Aug 9, 2013
This recipe was first developed by my old friend and fellow Butt Shredder, Ann Marie “Amo” Jackson and further refined by another Butt Shredder, Vince Gogolek. It has won us some trophies over the years. The sauces are based on recipes by Paul Kirk, the one and only Baron of Barbecue. The key with this recipe is to cook at a low heat and baste often to keep the skin moist and tender. You’ll have lots of barbecue sauce left over. It keeps indefinitely in the refrigerator.
Makes 6–8 servings
For the chicken:
2 medium-sized chickens (4 to 5 lb | 1.8 to 2.2 kg), quartered and backbones removed
1 recipe Asian Poultry Brine (See recipe below)
For the barbecue sauce:
2 cups | 500 mL ketchup
1 cup | 250 mL white vinegar
1 cup | 250 mL dark brown sugar, tightly packed
1/2 cup | 125 mL pineapple juice
2 Tbsp | 25 mL soy sauce
1 tsp | 5 mL kosher salt
1 tsp | 5 mL cayenne pepper or ground dried chipotles
For the chicken baste:
3/4 cup | 175 mL pineapple juice
2 Tbsp | 30 mL lime juice
1/4 cup | 50 mL butter, melted
2 Tbsp | 25 mL soy sauce
2 Tbsp | 25 mL clover honey
1 Tbsp | 15 mL finely chopped fresh parsley
1 garlic clove, smashed or pushed through a garlic press
1/2 tsp | 2 mL kosher salt
Marinate the chicken with the brine in a nonreactive pot in the refrigerator for 2 to 4 hours, or even overnight.
Make the barbecue sauce by mixing all the ingredients in a saucepan. Bring the mixture to a boil and then simmer it for 15–20 minutes, stirring it occasionally. Cool it.
Make the baste by combining all the ingredients in a saucepan. Heat it just enough to melt the butter. Keep it warm. It’s best freshly made, but it can be kept in a covered nonreactive container for up to a week in the refrigerator.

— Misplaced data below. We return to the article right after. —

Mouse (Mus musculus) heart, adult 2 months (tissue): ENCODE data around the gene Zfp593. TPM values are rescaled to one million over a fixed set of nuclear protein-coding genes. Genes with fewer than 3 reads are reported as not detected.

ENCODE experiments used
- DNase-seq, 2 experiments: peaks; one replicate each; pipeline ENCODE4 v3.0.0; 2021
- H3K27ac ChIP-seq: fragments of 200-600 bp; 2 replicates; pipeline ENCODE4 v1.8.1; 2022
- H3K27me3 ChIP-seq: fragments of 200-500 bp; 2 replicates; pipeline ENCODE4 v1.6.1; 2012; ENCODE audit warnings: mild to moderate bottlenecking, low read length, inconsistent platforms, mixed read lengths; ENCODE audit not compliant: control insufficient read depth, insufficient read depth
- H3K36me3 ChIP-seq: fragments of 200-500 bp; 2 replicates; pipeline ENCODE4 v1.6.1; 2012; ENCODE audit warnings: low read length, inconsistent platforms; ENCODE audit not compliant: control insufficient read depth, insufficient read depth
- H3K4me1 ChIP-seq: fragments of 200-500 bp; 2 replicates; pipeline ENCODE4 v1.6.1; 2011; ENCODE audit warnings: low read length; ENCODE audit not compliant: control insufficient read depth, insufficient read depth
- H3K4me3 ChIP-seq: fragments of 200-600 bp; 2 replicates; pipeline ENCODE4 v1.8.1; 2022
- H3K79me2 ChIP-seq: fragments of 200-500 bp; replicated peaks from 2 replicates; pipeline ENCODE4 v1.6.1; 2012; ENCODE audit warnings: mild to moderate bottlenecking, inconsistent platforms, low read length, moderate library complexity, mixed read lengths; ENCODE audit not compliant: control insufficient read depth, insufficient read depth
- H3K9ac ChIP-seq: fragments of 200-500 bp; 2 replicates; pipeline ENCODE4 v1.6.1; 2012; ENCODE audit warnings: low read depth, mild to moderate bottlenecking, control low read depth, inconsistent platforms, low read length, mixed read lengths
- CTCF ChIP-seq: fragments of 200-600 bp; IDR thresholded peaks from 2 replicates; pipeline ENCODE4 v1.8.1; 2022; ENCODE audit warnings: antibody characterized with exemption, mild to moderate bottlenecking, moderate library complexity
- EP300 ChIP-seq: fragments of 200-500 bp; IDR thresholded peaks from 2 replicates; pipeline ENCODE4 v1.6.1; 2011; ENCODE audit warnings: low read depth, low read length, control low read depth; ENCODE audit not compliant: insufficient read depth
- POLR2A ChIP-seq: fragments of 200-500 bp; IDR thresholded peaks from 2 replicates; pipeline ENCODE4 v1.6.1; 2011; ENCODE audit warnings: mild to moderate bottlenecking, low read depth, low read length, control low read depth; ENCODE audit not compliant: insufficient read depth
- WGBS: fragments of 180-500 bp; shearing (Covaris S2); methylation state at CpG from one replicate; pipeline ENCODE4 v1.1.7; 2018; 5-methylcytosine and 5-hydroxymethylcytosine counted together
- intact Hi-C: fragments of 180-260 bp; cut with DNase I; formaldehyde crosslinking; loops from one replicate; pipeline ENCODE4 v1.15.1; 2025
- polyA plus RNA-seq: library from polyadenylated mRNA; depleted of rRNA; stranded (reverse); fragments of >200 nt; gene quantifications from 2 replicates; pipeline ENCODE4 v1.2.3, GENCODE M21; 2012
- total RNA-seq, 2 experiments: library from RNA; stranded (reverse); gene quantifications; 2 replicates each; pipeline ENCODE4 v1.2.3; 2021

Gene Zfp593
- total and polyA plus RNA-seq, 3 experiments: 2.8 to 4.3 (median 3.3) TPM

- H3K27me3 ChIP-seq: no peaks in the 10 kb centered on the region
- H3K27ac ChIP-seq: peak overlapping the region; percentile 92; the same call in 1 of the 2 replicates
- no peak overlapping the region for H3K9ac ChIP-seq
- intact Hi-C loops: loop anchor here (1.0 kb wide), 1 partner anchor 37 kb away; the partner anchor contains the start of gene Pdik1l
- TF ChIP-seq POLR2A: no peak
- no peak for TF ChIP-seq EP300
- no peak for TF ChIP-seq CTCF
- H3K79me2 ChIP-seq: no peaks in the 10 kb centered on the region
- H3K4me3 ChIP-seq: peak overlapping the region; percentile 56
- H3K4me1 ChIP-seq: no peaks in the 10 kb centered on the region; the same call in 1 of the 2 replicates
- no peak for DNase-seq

Take the chicken pieces out of the brine and pat them dry. At this point, you can sprinkle them with a little barbecue rub, but it’s not necessary.
Prepare your smoker for barbecuing, bringing the temperature up to 200–220˚F | 95–100˚C. Line the drip pan of your smoker with a double layer of foil and fill it with apple juice.
Place the chicken pieces in the smoker. Cover it and cook the chicken for about 1 1/2 to 2 hours, painting the chicken with the baste every 15 minutes, until the internal temperature at the thigh joint reaches 160°F | 71°C. Give the chicken a coat of the barbecue sauce and cook it another 5 minutes. Transfer it to a serving platter, tent it loosely with foil, and let it rest for 5–10 minutes. Serve it with some barbecue sauce on the side for dipping.
[Alternate method for a gas grill: use low indirect cooking and some wood chips wrapped in foil placed above a burner to emulate a smoker.]
Asian Poultry Brine
Makes enough for 2 cut-up chickens or a dozen thighs
The high salt content makes this more of a brine than a marinade, and my barbecue team has used it very successfully in competition. It gives the poultry a nice saltiness and a rich, complex Asian flavor. I marinate duck overnight in this; for milder-tasting chicken, a couple of hours is all you need. Pat the excess moisture from the meat after you’ve taken it out of the marinade and then use a barbecue rub doctored with Asian flavors, like powdered ginger and five-spice powder. Don’t be tied to the recipe above; barbecue or grill as you like, and finish the meat with your favorite barbecue sauce.
11/2 cups | 375 mL water
1 cup | 250 mL soy sauce
1/2 cup | 125 mL sherry or vermouth
1/2 cup | 125 mL apple or pineapple juice
1/4 cup | 50 mL brown sugar
1/4 cup | 50 mL coarse salt
2 cloves garlic, pressed or crushed
1 shallot, minced
1 medium onion, thinly sliced
2 Tbsp | 25 mL grated fresh ginger
1 tsp | 5 mL sesame oil
pinch ground cloves
pinch five-spice powder
Combine all the ingredients well, stirring thoroughly to dissolve the salt and sugar.